THIS EVENT HAS BEEN CANCELLED DUE TO UNFORESEEN CIRCUMSTANCES. WE THANK YOU FOR YOUR UNDERSTANDING. A screening of the film Breathing Free, a visual album by Heartbeat Opera and filmmaker and researcher-in-residence at the CHI, Anaiis Cisco. The screening is followed by a talkback with Ms. Cisco, and soprano Kelly Griffin. Tickets are available through Amherst Cinema.
This event is a co-production of the Amherst College Department of Music, the Music@Amherst Series (M@A), the Center for Humanistic Inquiry (CHI) and Amherst Cinema.
About Breathing Free, a visual album
Focusing on Black empowerment in the arts, featuring excerpts from Beethoven’s Fidelio; Negro spirituals; and songs by Harry T. Burleigh, Florence Price, Langston Hughes, Anthony Davis and Thulani Davis
“O welche Lust, in freier Luft den Atem leicht zu heben!”
“O what joy, in the open air, freely to breathe again!”
— The Prisoners, Fidelio
In 2018, Heartbeat collaborated with 100 incarcerated singers in six prison choirs to create a contemporary American Fidelio told through the lens of Black Lives Matter. In 2020-- the year of George Floyd’s murder, a pandemic which ravages our prison population and the 250th anniversary of Beethoven’s birth --Heartbeat curated a song cycle, brought to life in vivid music videos, mingling excerpts from Fidelio with Negro spirituals and songs by Black composers and lyricists, which together manifest a dream of justice, equity... and breathing free.
– The Boston Globe
"BEAUTIFULLY DONE AND VERY MOVING"
– Phylicia Rashad
"BRACING, COMPELLING, AND HEARTBREAKING"
– Musical America
– The Washington Post
"MAGNIFICENT AND VIVACIOUS"
– Broadway World
“[AN] INTENSE WORK OF SHIMMERING BEAUTY"
– L.A. Dance Chronicle
About Heartbeat Opera
Ethan Heard (co-artistic director and producer) and Louisa Proske (co-artistic director) founded Heartbeat Opera in 2014, after they graduated from Yale School of Drama’s directing program, to create radical adaptations of classic operas in intimate spaces for 21st-century audiences. “One of the most agile and dynamic companies on New York's indie opera scene” (Opera News), Heartbeat has already established itself as a highly respected, innovative force in the opera world.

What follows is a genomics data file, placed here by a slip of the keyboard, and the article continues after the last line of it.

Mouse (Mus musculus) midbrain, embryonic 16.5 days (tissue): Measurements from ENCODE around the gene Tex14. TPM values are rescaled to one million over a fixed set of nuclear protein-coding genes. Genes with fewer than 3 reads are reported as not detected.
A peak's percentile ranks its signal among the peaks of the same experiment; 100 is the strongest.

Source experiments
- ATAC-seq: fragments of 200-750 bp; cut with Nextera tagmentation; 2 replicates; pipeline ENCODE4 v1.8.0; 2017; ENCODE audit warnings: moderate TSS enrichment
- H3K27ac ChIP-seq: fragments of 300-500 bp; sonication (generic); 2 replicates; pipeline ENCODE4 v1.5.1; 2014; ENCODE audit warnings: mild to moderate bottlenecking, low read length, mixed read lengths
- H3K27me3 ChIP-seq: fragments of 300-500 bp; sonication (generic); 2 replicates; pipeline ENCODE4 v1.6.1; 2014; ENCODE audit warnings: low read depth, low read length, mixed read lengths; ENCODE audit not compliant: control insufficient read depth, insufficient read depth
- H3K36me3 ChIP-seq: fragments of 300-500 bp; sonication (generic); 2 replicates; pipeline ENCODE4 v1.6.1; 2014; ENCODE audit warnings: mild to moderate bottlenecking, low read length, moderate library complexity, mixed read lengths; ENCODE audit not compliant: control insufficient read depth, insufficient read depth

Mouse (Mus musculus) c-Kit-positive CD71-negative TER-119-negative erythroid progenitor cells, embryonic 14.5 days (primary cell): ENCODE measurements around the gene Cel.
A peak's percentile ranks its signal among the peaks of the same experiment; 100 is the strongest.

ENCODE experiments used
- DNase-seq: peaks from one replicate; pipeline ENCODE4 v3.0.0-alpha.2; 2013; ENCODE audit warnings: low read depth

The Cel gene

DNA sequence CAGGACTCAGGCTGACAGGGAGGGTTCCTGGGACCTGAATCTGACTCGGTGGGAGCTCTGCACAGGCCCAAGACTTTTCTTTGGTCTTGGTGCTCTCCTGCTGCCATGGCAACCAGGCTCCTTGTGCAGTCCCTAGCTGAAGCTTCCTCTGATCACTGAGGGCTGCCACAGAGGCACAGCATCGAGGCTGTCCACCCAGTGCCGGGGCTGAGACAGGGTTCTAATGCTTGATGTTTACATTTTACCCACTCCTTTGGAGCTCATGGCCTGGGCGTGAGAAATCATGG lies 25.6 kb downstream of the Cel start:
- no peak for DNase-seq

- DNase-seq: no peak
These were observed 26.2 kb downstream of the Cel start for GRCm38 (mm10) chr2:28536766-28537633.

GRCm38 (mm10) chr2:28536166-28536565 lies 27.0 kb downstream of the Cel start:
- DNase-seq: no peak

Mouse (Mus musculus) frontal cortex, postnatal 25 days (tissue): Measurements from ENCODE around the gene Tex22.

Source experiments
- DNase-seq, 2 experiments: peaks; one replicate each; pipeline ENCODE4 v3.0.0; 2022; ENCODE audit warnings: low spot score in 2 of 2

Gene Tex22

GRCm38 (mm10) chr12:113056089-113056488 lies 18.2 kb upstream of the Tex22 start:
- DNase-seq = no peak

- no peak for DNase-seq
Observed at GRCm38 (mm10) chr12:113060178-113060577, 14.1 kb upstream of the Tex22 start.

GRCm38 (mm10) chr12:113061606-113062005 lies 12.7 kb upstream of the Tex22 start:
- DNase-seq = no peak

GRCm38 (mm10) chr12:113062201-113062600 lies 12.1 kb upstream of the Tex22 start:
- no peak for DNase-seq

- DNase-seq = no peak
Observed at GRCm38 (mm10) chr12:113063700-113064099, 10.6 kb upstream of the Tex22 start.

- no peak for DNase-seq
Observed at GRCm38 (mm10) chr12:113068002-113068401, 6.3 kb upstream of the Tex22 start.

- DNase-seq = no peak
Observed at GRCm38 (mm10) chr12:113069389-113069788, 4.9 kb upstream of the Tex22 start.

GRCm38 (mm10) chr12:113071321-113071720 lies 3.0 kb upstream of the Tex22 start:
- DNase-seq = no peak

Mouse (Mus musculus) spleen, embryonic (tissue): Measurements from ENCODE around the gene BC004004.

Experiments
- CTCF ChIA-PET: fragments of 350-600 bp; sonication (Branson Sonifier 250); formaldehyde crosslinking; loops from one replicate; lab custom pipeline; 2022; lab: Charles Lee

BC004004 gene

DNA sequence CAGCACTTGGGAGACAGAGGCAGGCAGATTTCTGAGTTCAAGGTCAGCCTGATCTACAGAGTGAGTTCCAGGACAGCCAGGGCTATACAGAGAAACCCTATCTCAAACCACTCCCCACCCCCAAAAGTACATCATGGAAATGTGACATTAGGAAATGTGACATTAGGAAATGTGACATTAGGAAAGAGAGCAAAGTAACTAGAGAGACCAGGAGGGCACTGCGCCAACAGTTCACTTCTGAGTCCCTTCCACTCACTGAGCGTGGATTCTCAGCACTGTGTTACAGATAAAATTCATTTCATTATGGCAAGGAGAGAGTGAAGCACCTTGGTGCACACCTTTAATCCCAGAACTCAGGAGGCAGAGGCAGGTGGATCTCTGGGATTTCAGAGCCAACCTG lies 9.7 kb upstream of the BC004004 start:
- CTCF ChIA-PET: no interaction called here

In its first six seasons, Heartbeat has presented 12 fully realized productions, often featuring new chamber arrangements and English translations. Heartbeat adaptations, which can be seen as world premieres of classics, speak to the moment. Fidelio featured a primarily Black cast and more than 100 incarcerated singers from six prison choirs. Carmen was set on the U.S./Mexico border and featured accordion, electric guitar and saxophone. This spring, Heartbeat took Lady M, its adaptation of Verdi’s Macbeth, online and sold out 32 Virtual Soirées, reaching 740 households across five continents. Heartbeat has taken its productions to the Kennedy Center, BAM and Chamber Music Northwest in Portland, Ore. It staged the first-ever opera performance on The High Line and has mounted its immensely popular, interdisciplinary Halloween Drag Extravaganza each year since its founding, in iconic venues such as National Sawdust and Roulette.
Heartbeat has been hailed across the national and international press, including in three features in The New York Times, in stories on CNN and the BBC, and in an ALL ARTS/WNET documentary: “Bracing—icy vodka shots of opera instead of ladles of cream sauce” (The New York Times), “elegant and boisterous” (The New Yorker), “fascinating and gorgeous” (Observer), “ingenious” (The Wall Street Journal), “gripping and entertaining” (Opernwelt), "a flatout triumph" (Opera News).